Thursday, November 27, 2014

How to create User Defined Exception class in Java

Java has very good support of handling Error and Exception, It has a well-defined Exception hierarchy and language level support to throw and catch Exception and deal with them. Java Programmers often deals with built-in exceptions from java.lang package and several others which are already defined in JDK API e.g. NullPointerException. If you have read Effective Java, you may remember advice of Joshua Bloch regrading Exception. According to him you should try to reuse the Exception classes provided in the JDK, e.g., IndexOutOfBoundException, ArithmeticException, IOException, and java.lang.ArrayIndexOutOfBoundsException , instead of creating new ones for similar purpose. But there are cases when a user defined, custom exception provides better opportunity to deal with special cases. So remember, you can always create you own Exception classes by extending from the class Exception or one of its sub classes. Also note that RuntimeException and its sub classes are not checked by the compiler and need not be declared in the method's signature. Therefore, use them with care, as you will not be informed and may not be aware of the exceptions that may occur by using that method (and therefore do not have the proper exception handling codes) – a bad software engineering practice. Once again, even Joshua Bloch has advised to use standard exception in Effective Java.

Tuesday, November 25, 2014

Java 8 Comparator Example Using Lambda Expressions

What is the best way to learn lambda expression of Java 8? Of course by using it on your day to day programming task. Since implementing equals, hashcode, compareTo, and compare methods are some of the most common task of a Java developer, it make sense to learn how to use lambda expression to implement custom Comparator and Comparable in Java. One question comes in mind, can we use lambda expression with Comparator, because it's an old interface and may not implement functional interface annotated with @FunctionalInterface annotation? Answer to this question is Yes, you can use lambda expression to implement Comparator and Comparable interface in Java, and not just these two but to implement any interface, which just got one abstract method, remember from Java 8 interface can have non abstract methods as well e.g. default and static methods. That's why lambda expression in Java 8 is known as SAM type, where SAM stands for Single Abstract Method. This was a very important decision Java designers made, which makes it lambdas even more useful. Due to this you can use lambda expressions with Runnable, ActionListener and several other interface which got just one abstract method. By the way, you need not to worry in case of Comparator, because it is made to implement @FunctionalInterface as shown below :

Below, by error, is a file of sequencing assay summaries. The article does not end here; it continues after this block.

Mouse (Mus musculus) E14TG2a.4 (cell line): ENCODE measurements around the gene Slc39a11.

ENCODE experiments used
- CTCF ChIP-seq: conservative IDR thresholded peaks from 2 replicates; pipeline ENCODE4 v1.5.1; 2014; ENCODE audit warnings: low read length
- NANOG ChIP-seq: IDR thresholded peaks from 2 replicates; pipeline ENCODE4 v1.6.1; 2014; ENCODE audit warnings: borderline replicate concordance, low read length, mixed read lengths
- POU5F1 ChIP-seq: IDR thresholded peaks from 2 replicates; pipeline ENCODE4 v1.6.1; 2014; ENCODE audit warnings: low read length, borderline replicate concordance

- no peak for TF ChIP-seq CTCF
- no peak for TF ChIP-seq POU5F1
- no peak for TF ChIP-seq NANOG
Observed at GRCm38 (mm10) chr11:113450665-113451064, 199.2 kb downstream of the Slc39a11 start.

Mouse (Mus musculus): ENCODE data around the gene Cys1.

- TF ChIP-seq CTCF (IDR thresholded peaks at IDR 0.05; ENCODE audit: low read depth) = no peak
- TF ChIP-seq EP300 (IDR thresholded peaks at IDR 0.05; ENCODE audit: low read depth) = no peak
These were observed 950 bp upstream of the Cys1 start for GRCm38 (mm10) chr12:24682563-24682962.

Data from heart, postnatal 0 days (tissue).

Sunday, November 23, 2014

How to test if an Array contains a value in Java - Linear Search

One of the common coding question from Java interviews is how to test if an Array contains a certain value or not? This is simple question but some time interview pressure makes candidates nervous. Since array in Java doesn't have any inbuilt method for search, interviewer prefer to ask this question, to see how candidate deal with such situation. If you have good knowledge of Java API then you will immediately come to know that there are alternatives available e.g. binary search of Arrays class or taking advantage of ArrayList contains method by first converting your array to ArrayList. If you come up with those solution, Interviewer will surely ask you to write down a method to search an element in array without using any library method. You can easily solve this question if you know linear search or binary search algorithm. Linear search is very simple to implement, all you need to do is loop over array and check each value if that is the one or not. Binary search is little tricky but not too difficult either, recursive version is very natural as well. In this tutorial, though I have given two solution, one is using ArrayList, and second is using linear search, leaving binary search an exercise for you. But you must remember to sort array before using binary search. By the way to make question more challenging, I usually asked candidate to write a parametric method using generic so that it will work for any type of object array in Java.

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